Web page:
Students blog about why online journalism skills are necessary

Last week saw the start of this year’s online journalism module: second year students, some on a specialist journalism degree, others studying media or television (last year all but one were journalism specialists, which perhaps indicates how students are beginning to realise the importance of online).

I kicked off the session by asking them why they felt they needed to study online journalism. Encouragingly, their responses were well informed. Then I gave them just 20 mins (hence typos) to write an op-piece-style blog post on why people needed these skills.

As you’d expect, these ranged from the dry factual-based approach to a more wit-based posts (it could be said that the latter is more appropriate for blogs). I particularly liked:

“For those who have not experienced online journalism you have suffered long enough, the time has come to don your spectacles and embark upon a life of microwaveable meals in front of your computer screen.”

Or:

“Not only do readers have a heightened level and speed of news intake on the internet, they have the ability to interact with the news inself. Posting responses to breaking news bulletins, and being involved in news forums and developing further informed disscussions within an ‘online community'” (Link)

Or:

“this is pretty good right? You get the chance to have your say and some hillbilly from the other side of the world with a computer can hear your voice. Or are you guys taking our jobs away from us? With the accessibility of this new technology, opportunity in journalism has never been so broad, right now not only am I and the rest of us alcoholic hacks competing against each other we now have to compete against any old joe with something to say. But this is ok. You guys have just raised the bar, and a bit of healthy competition is always good chicken soup for the soul.” 

Interestingly, the students seemed to equate “online journalism” with being taught to “write for the web”. That’s one lesson (one and a half if you include last week’s introduction to blogging). As for the other nine… well, more on those as the weeks go by.

Meanwhile, please click on the links below to go to those blog postings – please post a comment if you can so the students know they’re not typing in a vacuum:

Charlotte’s post

Why online journalism skills are essential in the news industry

Rant #1: A student studying a ‘dino’-profession

Online Journalism

Why are online journalism skills essential?

Todd Nash’s entry

WHY?

Tapi’s entry

Why are Online Journalism skills essential?

Online Journalism…Why???

On the Line

Why Online journalism skills are essential in the news industry

Why online journalism skills are essential in the industry?

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18 thoughts on “Students blog about why online journalism skills are necessary

  1. Pingback: Online journalism is more writing for the web « reportr.net

  2. Martin

    This is a great idea — and there’s some good stuff in the responses. But also a lot of strange stream of consciousness stuff.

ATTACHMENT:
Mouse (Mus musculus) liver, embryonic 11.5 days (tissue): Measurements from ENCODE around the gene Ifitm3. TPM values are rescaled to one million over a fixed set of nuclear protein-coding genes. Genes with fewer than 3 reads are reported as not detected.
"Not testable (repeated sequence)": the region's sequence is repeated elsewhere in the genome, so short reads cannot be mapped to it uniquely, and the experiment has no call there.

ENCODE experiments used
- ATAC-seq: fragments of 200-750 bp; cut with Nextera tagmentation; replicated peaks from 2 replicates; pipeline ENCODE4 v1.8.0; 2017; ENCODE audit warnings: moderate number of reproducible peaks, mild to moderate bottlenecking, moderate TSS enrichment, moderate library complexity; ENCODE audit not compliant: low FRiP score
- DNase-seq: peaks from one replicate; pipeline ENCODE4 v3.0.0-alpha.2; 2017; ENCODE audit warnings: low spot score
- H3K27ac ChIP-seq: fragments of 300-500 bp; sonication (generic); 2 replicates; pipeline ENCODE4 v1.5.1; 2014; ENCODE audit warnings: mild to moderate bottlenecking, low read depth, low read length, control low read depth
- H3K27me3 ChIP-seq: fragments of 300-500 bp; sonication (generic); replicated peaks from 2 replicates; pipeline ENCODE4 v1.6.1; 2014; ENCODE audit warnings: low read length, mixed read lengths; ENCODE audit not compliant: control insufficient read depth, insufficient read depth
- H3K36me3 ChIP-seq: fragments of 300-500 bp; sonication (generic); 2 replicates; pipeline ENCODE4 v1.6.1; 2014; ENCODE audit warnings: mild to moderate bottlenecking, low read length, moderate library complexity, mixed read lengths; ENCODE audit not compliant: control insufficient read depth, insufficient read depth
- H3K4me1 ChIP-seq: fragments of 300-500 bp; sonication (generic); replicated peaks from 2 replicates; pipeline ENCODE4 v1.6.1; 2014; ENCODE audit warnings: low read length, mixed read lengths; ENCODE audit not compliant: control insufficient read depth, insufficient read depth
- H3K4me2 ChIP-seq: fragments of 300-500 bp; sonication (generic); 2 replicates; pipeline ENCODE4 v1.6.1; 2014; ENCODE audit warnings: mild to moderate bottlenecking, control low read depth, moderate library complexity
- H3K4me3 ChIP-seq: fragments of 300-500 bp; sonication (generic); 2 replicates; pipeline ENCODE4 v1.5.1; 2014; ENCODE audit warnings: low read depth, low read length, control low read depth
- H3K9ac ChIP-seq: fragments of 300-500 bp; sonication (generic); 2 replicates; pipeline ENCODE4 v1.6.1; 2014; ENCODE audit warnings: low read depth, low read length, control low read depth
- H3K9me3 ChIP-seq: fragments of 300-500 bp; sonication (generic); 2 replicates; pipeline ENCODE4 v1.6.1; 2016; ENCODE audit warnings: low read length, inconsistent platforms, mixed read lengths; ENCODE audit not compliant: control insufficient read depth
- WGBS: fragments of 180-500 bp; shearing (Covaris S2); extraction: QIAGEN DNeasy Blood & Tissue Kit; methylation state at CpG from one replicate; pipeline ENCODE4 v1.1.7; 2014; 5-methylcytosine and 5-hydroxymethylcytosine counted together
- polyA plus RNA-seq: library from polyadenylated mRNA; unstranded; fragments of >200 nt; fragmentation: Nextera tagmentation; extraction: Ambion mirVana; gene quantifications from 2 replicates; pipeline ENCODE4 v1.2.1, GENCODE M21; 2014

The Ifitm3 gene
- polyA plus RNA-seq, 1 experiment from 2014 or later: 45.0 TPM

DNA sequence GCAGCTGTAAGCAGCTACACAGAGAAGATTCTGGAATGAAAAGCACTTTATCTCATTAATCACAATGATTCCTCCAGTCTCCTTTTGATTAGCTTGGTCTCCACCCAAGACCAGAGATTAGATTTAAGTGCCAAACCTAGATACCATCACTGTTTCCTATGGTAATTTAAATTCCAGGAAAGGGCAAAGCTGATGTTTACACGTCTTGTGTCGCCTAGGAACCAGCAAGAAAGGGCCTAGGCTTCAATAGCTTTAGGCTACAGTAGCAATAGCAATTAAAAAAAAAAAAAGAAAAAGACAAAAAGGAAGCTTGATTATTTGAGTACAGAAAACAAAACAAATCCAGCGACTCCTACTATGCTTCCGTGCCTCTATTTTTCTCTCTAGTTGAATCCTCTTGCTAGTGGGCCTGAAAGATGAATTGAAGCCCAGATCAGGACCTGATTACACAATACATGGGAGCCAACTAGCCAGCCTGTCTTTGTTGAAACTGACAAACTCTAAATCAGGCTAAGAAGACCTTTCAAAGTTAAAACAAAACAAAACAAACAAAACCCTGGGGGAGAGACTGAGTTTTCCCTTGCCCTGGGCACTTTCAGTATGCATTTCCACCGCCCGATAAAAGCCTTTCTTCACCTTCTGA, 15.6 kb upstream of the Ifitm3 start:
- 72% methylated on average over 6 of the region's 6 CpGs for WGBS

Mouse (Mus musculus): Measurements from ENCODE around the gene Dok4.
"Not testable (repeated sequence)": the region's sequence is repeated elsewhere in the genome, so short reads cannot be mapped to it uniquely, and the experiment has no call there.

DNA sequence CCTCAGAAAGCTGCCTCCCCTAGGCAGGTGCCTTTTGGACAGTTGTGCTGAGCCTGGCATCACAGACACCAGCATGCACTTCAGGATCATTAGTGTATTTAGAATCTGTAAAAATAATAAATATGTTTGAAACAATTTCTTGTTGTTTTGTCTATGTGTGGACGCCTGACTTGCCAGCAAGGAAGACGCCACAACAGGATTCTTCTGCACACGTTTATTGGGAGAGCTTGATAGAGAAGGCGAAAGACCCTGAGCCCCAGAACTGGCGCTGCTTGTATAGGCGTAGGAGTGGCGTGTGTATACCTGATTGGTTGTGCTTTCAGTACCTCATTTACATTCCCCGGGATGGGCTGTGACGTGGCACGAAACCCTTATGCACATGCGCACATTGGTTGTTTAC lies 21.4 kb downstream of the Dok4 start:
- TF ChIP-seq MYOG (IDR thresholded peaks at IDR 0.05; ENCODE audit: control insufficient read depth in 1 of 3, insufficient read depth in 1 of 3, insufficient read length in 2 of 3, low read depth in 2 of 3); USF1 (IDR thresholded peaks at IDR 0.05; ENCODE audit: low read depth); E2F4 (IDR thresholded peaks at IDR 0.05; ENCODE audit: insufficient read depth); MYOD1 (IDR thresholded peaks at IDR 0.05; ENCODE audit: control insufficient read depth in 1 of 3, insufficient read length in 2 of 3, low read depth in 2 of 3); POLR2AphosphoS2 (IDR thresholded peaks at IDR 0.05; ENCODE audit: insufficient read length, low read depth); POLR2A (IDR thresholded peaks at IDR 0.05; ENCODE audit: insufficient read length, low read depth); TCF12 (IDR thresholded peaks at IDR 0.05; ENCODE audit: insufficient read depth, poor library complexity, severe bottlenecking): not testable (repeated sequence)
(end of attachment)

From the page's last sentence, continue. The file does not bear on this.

I think you should encourage your students to realise that everything they post to a blog is published in a way that will be online for a long time, and that they need to get into the fame of mind that they should only post things online that they would be happy to see published under their byline for everyone (including future employers) to see.

    Get them to put their real names on their blogs — it has an amazing way of concentrating the mind on quality.

    Reply
  3. Pingback: Martin Stabe » links for 2007-02-17

  4. paulbradshaw Post author

    Thanks Martin – a very good point, although to be fair I did emphasise the importance of being entertaining in your blog posts. Perhaps I might hold back on that in future!

    Reply
  5. Pingback: Wordblog » Blog Archive » Students blog on online skills

  6. Pingback: More SOJos » SOJo: Student of Online Journalism

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  8. Peti

    I only skimmed this article (is it still fair to comment?) and couldn’t help wondering what a class on blogging might be like. I wonder how many of the rules I unwittingly break every time I write.

    Another thought, unrelated: The reference to bloggers as “competition” by one journalism student startled me. Are blog writers doomed to infamy as witless hacks? Or is a writer a writer? We’ve all read some pretty ignorant material online, and I suppose you could make a case either way.

    Reply
  9. paulbradshaw Post author

    You’ll find out soon – I’m going to post all my lectures from this year at some point, as I look to rewrite them completely for a new intake come February. Preview: there are no rules, only tips.

    Reply
  10. Pingback: Teaching Online Journalism the open source way: week 1: “Why?” « Online Journalism Blog

  11. Pingback: Blogging in (and out of) the classroom

  12. Julia Bender

    As a journalism student myself, I’m quickly learning the importance of online media. Writing for the web is proving to be kind of hard. I think it’s a hard adjustment for us to try to lose quality writing in exchange for convenience for our readers.

    Reply
  13. ali0482

    kicked off the session by asking them why they felt they needed to study online journalism. Encouragingly, their responses were well informed. Then I gave them just 20 mins (hence typos) to write an op-piece-style blog post on why people needed these skills.

    Reply

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